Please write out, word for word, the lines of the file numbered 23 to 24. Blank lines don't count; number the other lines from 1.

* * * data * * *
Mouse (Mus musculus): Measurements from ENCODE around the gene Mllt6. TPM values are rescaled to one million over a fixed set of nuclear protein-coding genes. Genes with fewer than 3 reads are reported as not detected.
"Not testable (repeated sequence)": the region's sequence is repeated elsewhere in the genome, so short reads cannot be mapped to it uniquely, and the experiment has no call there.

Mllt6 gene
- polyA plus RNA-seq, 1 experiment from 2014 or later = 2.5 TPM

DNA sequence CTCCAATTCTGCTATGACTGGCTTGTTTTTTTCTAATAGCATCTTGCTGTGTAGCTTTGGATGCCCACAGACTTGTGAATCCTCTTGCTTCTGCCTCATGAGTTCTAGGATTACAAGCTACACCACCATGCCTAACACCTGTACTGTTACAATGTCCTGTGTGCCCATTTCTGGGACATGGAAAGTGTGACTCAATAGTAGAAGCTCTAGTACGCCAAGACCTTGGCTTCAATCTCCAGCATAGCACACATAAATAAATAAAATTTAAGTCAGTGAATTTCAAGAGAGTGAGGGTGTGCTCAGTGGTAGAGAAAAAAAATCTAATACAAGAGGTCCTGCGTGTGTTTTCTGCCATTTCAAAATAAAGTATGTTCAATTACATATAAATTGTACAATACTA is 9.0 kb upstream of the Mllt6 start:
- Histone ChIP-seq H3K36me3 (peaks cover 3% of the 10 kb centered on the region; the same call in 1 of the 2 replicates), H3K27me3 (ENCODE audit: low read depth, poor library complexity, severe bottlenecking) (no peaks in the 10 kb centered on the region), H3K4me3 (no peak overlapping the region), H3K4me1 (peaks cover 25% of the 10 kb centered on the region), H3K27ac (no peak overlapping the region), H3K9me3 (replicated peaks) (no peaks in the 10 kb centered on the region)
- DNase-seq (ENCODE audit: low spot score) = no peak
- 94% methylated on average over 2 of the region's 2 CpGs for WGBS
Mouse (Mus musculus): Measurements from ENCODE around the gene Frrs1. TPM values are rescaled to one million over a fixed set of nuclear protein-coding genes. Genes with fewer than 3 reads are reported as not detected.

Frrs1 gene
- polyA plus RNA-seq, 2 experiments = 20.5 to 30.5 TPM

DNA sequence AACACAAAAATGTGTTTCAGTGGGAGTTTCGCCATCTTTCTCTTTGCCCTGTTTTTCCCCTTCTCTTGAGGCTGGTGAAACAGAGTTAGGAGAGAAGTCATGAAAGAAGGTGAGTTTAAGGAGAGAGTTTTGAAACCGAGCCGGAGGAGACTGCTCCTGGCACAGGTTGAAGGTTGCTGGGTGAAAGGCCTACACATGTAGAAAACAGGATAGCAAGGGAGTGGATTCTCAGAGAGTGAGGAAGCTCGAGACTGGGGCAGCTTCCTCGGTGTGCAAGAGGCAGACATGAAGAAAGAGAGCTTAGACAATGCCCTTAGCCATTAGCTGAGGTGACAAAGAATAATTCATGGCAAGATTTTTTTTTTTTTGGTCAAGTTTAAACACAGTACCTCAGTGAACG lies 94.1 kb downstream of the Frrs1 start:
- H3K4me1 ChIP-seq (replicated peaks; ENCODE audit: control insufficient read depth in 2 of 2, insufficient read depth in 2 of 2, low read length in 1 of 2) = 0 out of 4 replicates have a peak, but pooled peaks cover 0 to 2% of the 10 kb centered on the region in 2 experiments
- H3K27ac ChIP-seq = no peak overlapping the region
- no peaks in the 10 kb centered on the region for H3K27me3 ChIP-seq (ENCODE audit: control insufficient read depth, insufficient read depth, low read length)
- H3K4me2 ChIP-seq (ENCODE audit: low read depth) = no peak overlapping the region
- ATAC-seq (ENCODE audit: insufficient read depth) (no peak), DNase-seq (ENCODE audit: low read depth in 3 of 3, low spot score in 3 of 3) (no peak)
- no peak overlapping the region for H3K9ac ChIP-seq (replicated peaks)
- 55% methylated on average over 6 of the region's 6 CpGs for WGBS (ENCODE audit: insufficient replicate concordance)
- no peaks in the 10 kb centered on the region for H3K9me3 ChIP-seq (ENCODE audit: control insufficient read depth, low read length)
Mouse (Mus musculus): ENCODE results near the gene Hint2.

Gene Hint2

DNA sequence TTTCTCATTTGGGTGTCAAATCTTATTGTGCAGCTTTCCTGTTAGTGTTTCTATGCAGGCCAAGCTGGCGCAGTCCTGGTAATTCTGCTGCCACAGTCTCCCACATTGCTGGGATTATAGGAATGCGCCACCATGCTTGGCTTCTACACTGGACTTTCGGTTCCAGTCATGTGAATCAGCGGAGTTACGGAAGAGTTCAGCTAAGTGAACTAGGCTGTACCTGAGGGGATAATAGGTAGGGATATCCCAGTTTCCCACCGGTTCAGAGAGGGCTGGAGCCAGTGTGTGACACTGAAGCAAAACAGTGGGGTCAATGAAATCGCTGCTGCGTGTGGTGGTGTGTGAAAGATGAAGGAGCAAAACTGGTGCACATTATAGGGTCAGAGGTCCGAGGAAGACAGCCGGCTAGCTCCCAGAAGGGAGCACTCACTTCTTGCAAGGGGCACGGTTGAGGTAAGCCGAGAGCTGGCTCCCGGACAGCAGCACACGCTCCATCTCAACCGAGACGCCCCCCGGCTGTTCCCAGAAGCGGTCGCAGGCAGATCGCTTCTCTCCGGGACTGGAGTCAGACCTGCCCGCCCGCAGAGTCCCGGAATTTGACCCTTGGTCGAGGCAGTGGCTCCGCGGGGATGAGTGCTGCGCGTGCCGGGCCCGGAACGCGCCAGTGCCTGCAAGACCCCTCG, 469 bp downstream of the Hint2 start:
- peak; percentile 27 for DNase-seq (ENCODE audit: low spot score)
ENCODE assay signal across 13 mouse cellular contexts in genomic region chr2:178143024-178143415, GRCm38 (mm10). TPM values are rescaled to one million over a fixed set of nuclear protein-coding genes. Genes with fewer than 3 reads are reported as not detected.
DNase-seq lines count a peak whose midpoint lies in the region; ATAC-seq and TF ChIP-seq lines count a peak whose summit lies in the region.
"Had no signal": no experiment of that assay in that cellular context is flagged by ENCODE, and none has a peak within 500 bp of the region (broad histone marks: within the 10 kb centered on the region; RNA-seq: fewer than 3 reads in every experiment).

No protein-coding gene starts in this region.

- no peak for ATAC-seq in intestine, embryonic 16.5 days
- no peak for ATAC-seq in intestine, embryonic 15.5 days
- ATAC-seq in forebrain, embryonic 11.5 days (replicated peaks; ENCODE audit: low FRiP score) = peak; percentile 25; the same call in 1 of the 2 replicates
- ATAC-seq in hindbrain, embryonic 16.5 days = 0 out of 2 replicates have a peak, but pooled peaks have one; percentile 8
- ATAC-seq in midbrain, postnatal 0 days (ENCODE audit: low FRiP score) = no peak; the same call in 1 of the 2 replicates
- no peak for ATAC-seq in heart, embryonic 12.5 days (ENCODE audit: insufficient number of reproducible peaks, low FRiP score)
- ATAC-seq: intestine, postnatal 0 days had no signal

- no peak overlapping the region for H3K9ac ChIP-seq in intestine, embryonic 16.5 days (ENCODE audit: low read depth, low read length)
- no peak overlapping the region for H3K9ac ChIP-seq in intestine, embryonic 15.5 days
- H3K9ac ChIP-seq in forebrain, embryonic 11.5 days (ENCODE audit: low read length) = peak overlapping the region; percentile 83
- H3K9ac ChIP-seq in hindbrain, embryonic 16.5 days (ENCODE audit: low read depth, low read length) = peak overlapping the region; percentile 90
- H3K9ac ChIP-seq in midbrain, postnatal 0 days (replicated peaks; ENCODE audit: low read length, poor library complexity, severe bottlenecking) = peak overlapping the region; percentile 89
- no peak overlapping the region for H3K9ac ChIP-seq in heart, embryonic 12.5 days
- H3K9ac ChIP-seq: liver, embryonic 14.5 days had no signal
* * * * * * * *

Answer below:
DNA sequence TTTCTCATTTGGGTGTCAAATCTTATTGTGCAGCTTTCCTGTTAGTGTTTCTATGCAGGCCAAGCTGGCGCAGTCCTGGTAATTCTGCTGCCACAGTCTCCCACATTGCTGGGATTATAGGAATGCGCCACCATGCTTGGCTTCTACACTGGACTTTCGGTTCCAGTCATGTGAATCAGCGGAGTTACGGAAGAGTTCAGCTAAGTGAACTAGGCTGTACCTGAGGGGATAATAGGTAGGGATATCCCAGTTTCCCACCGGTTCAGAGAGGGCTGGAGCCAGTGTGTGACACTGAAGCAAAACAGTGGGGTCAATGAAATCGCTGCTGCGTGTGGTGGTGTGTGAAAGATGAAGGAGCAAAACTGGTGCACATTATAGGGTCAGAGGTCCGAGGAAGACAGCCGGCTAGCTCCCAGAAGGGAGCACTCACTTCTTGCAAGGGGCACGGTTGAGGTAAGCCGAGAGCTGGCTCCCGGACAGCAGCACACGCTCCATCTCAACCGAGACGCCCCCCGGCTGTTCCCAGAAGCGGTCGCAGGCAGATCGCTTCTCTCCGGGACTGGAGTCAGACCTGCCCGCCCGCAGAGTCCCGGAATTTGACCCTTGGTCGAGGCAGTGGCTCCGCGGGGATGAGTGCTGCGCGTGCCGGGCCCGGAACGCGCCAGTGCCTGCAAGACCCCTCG, 469 bp downstream of the Hint2 start:
- peak; percentile 27 for DNase-seq (ENCODE audit: low spot score)